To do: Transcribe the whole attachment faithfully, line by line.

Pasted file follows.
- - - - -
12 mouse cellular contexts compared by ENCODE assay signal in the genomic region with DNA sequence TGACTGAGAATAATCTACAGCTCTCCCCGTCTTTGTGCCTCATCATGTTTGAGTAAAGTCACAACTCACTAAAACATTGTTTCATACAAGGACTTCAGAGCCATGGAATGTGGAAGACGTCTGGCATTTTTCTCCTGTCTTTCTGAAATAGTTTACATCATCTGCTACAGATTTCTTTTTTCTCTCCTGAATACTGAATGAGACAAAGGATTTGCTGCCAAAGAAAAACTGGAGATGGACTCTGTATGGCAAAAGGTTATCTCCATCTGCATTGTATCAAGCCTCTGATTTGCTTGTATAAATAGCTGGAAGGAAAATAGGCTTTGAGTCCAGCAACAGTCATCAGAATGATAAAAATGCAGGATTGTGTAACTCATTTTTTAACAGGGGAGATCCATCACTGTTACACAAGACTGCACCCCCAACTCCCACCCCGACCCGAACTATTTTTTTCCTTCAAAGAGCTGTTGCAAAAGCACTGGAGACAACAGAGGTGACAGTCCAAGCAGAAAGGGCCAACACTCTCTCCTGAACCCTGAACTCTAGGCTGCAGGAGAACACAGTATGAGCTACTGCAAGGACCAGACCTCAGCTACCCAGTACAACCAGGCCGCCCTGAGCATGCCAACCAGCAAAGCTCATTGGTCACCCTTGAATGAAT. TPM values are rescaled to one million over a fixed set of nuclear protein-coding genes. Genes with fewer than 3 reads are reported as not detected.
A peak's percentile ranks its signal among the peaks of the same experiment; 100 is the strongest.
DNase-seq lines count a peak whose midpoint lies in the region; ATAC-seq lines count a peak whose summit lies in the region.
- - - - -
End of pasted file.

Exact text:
12 mouse cellular contexts compared by ENCODE assay signal in the genomic region with DNA sequence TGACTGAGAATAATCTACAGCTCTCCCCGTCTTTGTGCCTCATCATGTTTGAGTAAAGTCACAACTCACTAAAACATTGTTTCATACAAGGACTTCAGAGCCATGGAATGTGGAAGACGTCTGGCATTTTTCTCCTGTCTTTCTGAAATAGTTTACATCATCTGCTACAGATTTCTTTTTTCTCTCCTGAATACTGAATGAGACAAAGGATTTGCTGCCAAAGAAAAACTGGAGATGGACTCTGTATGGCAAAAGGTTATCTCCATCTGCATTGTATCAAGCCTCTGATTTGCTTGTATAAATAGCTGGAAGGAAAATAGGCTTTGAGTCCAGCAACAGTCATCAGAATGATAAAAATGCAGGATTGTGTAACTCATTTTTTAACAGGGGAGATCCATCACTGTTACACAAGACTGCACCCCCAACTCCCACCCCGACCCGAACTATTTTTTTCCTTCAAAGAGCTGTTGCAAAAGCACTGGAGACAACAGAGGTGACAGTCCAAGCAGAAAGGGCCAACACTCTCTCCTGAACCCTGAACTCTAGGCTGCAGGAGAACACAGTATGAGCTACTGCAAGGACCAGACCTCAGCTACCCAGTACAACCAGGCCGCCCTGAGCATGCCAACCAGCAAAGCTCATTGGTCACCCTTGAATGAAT. TPM values are rescaled to one million over a fixed set of nuclear protein-coding genes. Genes with fewer than 3 reads are reported as not detected.
A peak's percentile ranks its signal among the peaks of the same experiment; 100 is the strongest.
DNase-seq lines count a peak whose midpoint lies in the region; ATAC-seq lines count a peak whose summit lies in the region.